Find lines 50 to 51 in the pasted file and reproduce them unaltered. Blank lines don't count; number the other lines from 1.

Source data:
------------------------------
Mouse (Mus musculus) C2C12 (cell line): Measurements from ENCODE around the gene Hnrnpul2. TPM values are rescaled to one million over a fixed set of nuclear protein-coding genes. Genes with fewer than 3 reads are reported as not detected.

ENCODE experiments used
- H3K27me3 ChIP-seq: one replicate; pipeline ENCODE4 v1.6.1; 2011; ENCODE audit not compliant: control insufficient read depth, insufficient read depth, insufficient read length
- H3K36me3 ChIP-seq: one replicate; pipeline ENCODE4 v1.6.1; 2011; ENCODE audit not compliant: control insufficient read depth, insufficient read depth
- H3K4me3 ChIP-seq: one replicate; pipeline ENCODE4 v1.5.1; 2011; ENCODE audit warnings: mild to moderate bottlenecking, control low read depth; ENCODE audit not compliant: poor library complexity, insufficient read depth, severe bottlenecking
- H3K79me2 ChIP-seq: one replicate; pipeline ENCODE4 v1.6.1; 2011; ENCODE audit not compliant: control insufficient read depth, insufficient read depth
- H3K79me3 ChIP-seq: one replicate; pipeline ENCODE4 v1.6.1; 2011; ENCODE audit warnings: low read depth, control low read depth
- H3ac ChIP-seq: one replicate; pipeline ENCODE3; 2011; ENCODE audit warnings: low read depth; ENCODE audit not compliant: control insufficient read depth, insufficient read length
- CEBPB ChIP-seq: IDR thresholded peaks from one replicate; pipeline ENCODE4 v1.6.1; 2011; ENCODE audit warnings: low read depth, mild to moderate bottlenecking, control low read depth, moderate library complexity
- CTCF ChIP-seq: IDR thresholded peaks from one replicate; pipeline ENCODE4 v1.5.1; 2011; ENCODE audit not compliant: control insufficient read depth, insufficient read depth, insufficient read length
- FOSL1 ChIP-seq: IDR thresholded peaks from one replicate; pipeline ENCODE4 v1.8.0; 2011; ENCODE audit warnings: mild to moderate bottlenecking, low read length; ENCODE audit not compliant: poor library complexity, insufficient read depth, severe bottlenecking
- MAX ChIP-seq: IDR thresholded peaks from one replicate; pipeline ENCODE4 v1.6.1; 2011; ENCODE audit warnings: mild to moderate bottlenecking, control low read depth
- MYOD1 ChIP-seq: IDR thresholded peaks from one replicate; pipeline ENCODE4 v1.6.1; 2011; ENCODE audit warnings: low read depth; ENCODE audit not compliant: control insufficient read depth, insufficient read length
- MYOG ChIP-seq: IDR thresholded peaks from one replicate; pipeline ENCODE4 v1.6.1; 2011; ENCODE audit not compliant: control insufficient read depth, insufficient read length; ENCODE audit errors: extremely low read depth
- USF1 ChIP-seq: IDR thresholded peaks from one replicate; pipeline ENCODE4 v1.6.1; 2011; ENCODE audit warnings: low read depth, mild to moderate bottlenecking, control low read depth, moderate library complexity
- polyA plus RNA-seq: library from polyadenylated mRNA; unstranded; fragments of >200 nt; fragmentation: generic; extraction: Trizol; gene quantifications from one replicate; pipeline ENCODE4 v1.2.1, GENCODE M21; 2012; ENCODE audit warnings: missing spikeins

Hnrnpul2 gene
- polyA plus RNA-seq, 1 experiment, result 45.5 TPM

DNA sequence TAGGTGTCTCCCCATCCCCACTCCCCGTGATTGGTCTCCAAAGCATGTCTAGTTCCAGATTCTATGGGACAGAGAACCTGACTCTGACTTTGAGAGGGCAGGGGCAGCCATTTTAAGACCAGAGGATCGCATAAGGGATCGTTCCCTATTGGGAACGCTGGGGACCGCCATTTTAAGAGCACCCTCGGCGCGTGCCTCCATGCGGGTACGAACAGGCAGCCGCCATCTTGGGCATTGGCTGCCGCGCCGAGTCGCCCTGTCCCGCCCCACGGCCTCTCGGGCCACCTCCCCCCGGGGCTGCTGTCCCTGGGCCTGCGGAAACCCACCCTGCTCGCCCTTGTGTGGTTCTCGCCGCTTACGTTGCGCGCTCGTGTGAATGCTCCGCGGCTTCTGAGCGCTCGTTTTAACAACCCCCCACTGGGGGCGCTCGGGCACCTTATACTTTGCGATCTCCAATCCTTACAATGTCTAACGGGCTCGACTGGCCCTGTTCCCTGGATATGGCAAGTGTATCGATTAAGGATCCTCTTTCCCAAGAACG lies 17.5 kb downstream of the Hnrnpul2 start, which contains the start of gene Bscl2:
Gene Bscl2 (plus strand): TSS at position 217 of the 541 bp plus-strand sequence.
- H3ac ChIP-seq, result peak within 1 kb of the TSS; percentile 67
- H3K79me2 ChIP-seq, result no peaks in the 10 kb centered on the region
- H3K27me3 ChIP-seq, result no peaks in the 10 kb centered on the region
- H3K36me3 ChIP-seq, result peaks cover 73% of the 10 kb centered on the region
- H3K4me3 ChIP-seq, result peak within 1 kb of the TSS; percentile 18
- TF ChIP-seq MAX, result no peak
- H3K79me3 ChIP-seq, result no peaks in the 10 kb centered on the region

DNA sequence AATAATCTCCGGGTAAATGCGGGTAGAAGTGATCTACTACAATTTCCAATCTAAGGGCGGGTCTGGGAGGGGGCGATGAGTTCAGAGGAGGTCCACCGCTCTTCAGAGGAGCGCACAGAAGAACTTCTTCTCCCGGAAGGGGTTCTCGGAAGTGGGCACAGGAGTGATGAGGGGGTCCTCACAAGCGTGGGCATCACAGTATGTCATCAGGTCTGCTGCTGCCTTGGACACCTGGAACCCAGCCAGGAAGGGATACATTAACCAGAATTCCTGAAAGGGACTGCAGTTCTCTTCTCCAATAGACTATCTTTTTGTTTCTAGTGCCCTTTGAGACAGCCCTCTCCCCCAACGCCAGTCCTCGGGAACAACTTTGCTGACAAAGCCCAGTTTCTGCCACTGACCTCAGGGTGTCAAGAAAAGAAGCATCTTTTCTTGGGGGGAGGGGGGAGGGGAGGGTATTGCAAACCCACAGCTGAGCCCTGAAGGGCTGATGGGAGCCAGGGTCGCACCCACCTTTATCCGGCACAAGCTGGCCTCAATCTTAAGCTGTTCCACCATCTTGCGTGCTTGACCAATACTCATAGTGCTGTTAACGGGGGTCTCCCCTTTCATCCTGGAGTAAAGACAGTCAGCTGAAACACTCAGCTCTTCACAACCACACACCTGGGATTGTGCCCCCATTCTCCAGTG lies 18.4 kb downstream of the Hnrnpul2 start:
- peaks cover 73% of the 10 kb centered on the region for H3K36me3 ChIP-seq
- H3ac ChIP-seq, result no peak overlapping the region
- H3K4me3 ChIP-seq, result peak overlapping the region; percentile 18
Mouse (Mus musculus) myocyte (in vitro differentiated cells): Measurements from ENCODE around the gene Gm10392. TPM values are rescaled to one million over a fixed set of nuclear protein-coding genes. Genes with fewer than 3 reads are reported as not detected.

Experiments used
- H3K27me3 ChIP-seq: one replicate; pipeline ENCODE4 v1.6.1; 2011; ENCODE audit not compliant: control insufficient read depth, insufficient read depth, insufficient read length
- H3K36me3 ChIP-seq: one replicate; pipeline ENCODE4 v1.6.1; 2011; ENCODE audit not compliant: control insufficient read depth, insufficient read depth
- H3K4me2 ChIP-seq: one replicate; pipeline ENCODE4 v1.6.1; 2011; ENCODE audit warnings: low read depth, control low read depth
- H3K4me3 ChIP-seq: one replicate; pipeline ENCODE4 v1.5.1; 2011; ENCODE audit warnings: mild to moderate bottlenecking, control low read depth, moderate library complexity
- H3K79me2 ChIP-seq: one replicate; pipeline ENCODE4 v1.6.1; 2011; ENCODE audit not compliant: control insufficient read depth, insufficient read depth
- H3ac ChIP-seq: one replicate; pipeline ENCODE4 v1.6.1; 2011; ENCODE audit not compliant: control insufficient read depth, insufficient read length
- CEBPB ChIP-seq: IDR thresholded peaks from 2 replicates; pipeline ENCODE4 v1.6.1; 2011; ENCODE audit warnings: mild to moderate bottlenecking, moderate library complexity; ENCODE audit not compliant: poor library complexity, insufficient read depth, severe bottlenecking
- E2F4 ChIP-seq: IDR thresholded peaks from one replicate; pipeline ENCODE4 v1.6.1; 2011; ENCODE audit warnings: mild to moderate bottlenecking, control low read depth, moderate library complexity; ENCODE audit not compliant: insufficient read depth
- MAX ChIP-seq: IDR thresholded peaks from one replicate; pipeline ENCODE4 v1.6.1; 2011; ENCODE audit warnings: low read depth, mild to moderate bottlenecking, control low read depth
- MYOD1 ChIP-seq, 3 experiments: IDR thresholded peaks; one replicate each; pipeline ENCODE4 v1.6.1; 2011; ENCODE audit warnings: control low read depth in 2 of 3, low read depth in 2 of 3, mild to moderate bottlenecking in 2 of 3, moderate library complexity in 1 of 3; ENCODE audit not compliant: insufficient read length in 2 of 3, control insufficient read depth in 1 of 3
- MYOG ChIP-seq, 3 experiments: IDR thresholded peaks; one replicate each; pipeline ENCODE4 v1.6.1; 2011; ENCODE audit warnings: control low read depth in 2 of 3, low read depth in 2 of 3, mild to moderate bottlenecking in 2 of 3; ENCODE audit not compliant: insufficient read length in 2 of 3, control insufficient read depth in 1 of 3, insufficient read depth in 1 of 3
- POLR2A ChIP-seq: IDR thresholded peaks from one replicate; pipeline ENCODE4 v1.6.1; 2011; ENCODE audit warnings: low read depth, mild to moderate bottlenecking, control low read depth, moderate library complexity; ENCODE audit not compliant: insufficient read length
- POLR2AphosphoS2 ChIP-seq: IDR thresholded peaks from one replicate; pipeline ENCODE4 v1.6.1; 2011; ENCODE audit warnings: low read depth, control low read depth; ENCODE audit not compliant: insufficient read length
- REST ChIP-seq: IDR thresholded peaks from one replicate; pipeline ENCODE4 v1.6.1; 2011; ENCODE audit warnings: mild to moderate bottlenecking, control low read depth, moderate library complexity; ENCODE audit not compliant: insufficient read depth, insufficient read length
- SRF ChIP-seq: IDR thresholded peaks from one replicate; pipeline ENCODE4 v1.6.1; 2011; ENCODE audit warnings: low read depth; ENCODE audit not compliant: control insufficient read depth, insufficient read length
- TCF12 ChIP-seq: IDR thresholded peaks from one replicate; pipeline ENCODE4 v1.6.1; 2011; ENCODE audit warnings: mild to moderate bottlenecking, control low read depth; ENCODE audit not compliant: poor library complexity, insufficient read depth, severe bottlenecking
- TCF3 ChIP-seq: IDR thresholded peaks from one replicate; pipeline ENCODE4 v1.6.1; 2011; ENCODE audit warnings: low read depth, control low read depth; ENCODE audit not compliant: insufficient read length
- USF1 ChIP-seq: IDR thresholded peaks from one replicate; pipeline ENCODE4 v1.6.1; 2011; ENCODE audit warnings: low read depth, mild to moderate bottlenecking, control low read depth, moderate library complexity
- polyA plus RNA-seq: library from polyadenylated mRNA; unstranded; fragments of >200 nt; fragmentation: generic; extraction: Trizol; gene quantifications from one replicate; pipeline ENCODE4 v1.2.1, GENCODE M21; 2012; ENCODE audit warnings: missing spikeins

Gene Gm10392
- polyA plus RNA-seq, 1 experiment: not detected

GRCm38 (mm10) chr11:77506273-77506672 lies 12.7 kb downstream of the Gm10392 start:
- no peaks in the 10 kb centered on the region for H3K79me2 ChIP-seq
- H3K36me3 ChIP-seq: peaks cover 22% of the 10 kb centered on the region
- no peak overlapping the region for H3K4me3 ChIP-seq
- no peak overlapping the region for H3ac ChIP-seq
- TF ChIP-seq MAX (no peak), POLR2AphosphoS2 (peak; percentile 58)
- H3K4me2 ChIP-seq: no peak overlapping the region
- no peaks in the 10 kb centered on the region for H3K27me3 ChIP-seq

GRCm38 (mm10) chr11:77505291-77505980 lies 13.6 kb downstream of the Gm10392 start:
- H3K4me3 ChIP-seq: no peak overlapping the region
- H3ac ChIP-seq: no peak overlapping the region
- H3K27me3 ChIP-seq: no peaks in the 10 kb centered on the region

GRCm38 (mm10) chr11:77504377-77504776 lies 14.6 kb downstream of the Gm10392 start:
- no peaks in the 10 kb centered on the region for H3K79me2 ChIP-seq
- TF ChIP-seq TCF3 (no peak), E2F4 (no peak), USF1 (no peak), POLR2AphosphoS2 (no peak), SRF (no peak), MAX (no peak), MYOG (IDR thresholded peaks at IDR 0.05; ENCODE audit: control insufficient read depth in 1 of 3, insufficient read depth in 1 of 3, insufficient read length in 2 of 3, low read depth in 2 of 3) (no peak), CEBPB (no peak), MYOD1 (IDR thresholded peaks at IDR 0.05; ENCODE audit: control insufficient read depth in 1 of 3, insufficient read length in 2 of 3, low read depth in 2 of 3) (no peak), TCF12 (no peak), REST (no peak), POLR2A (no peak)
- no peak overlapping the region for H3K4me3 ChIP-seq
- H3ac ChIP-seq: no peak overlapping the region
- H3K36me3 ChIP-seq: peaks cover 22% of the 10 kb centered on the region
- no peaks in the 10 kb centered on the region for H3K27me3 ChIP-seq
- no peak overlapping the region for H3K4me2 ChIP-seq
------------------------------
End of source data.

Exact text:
- TCF3 ChIP-seq: IDR thresholded peaks from one replicate; pipeline ENCODE4 v1.6.1; 2011; ENCODE audit warnings: low read depth, control low read depth; ENCODE audit not compliant: insufficient read length
- USF1 ChIP-seq: IDR thresholded peaks from one replicate; pipeline ENCODE4 v1.6.1; 2011; ENCODE audit warnings: low read depth, mild to moderate bottlenecking, control low read depth, moderate library complexity